Encryption on Android & BouncyCastle

This article is part 8 of 11 in the series Android Development

If you’ve tried to encrypt stuff in an Android app, you may have noticed that not all phones support all encryption algorithms. And that’s particularly sad when the algorithm in question is AES, the Advanced Encryption Standard. So what do you do? You do what every good Java programmer does, and head for the Bouncy Castle.

Dropping the BouncyCastle libs into your project is about as easy as you might imagine: download the files, and put them in your project’s libs directory. But of course that’s not all there is to it, or I wouldn’t have bothered writing this blogpost. But don’t worry, there’s not that much more to it either.

You see, the BouncyCastle libs are already distributed as part of Android. And that’s where the problem lies: some Android versions come with an older version of the libs that may or may not support the encryption algorithm you intend to use. Others have no such problem. You’ll have to make sure that your app uses the updated version of the library, and to that end, I’m using JarJar, even though that name evokes the most horrifying of nightmares. But why would I do that?

Android includes an optimization step in its builds that tries to remove duplicate classes (amongst other things), via the dexopt command. And when I say duplicate, I mean classes that already exist as part of the OS distribution are stripped from your app’s code. Unfortunately, this is a place where it shows that Android has no adult supervision: classes are considered identical if they have the same fully-qualified name. Anyone who has every tried their hand at a little bit of release management will be able to tell you that a set of uniquely identifying criteria for a class requires a little more data than just a name.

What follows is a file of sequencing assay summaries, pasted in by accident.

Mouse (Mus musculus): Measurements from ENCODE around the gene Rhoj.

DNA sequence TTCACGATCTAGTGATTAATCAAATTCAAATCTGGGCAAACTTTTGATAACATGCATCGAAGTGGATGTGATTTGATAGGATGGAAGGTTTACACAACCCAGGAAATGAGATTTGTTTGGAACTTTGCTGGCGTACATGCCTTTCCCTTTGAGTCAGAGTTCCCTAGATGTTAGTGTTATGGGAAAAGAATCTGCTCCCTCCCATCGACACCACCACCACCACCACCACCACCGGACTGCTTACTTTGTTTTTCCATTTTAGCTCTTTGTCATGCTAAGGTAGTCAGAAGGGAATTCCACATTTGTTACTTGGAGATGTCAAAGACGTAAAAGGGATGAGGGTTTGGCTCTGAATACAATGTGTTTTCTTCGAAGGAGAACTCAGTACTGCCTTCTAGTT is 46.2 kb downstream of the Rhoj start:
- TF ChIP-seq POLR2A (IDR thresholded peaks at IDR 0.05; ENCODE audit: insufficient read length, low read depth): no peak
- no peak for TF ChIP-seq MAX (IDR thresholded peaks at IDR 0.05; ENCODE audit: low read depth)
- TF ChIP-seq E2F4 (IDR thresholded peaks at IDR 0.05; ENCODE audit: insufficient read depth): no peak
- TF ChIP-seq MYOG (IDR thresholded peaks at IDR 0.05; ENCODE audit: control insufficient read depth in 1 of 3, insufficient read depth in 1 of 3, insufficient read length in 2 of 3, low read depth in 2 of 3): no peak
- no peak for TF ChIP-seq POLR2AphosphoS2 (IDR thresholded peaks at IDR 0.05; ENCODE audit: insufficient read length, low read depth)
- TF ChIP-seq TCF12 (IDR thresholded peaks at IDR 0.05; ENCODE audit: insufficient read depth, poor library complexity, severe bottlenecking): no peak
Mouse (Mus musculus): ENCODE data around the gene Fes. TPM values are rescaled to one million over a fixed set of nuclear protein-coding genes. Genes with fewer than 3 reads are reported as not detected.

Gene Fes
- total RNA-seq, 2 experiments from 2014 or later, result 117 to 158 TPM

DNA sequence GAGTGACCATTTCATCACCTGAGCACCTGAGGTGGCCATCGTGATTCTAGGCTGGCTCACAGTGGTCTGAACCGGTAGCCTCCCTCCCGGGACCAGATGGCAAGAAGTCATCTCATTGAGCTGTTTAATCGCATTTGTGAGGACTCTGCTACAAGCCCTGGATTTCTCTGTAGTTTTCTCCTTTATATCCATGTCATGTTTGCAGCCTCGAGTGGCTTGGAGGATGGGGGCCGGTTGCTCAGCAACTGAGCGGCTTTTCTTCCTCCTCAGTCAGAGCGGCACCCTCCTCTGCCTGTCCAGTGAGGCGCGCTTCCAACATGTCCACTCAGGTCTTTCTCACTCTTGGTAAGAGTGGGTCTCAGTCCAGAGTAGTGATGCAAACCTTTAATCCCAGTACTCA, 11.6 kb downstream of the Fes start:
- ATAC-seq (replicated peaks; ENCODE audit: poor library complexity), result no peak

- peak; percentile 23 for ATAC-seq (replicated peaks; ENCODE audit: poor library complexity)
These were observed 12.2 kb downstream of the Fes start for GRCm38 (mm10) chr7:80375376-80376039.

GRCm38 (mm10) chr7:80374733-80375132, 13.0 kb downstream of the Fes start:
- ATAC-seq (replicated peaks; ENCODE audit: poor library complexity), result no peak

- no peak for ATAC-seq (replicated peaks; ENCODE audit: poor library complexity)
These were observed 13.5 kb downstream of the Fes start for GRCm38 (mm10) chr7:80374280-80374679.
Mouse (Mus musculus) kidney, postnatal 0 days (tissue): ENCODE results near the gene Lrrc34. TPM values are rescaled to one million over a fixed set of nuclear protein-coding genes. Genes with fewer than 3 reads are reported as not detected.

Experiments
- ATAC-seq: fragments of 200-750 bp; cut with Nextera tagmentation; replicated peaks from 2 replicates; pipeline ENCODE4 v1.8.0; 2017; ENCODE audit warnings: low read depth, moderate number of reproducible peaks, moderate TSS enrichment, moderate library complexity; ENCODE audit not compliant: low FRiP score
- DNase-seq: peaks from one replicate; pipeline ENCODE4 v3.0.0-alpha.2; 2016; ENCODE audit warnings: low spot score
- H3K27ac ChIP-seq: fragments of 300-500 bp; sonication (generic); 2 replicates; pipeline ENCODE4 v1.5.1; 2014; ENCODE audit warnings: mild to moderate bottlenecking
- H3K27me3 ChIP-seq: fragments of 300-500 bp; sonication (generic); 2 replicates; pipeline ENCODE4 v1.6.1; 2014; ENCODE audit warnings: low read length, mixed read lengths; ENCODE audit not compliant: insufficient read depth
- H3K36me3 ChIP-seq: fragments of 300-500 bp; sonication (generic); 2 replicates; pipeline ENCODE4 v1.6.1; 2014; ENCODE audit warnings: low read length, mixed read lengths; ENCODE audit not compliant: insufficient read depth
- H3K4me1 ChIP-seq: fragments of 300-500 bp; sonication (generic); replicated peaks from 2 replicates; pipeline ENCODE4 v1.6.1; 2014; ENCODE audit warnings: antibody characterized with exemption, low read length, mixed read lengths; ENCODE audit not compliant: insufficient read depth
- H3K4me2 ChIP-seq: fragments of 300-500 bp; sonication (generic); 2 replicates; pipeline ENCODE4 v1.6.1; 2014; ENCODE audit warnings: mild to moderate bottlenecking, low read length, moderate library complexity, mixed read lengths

But in this case, JarJar comes to the rescue. Although it’s really meant for unpacking and repacking .JAR files, it can also rename classes/packages while it does it’s job. All we need to do, for better or worse, is to rename the version of the BouncyCastle libs we’re bundling to something that isn’t part of the OS. Luckily, Android’s build files (nowadays) provide for a -pre-compile target that we can abuse for this sort of thing:

  <target name="-pre-compile-check">
    <uptodate property="-pre-compile.not-required"
          targetfile="${external.libs.dir}\ext.jar" >
      <srcfiles dir= "${external.3rdparty.absolute.dir}" includes="**/*.jar"/>
    </uptodate>
  </target>
  <target name="-pre-compile" depends="-pre-compile-check"
        unless="-pre-compile.not-required">
    <taskdef name="jarjar"
        classname="com.tonicsystems.jarjar.JarJarTask"
        classpath="${build.absolute.dir}/jarjar-1.0.jar"
      />
    <jarjar destfile="${external.libs.dir}/ext.jar">
      <zipgroupfileset dir="${external.3rdparty.absolute.dir}"
          includes="*.jar" />
      <rule pattern="org.bouncycastle.**" result="ext.org.bouncycastle.@1" />
    </jarjar>
  </target>

What happens here is that a path defined by the external.3rdparty.absolute.dir property is searched for .JAR files. All files found in that way are unpacked by JarJar, and rebundled into an ext.jar file in the project’s libs directory. The rule element towards the end of the snippet then renames any org.bouncycastly symbol by prepending it with ext. And the whole thing is only done if the third-party .JAR files are newer than the resultant ext.jar. Job done! And if you feel like it, you can add a few more third-party files and rename them with additional rules.

The whole thing does mean that your app will end up being slightly larger. On the other hand, you can now safely distinguish in your code between the Android-included org.bouncycastle symbols and your included ext.org.bouncycastly variant.

There’s one last thing to do, though.

  • Shervin

    THANK YOU, I never would have figured this out.

    • http://www.unwesen.de/ unwesen

      You’re welcome! Yeah, that wasn’t obvious to me either.

  • Sylvain

    Nice post, thank you.

    Anyway, I’m still wondering where in Eclipse to write the ”
    …” part…Sorry if it is a silly question!

    • http://www.unwesen.de/ unwesen

      Thanks!

      No, it’s not a silly question at all – but I’m afraid I can’t provide the answer. I don’t use Eclipse; I always feel it gets in my way of trying to just get things done. Consequently I can’t help with Eclipse.

      The XML snippet belongs in build.xml; what I don’t know is how Eclipse treats that file. Worst case would be that it tries to (re-)generate it.

  • Joe Collins

    Thank you thank you thank you for this.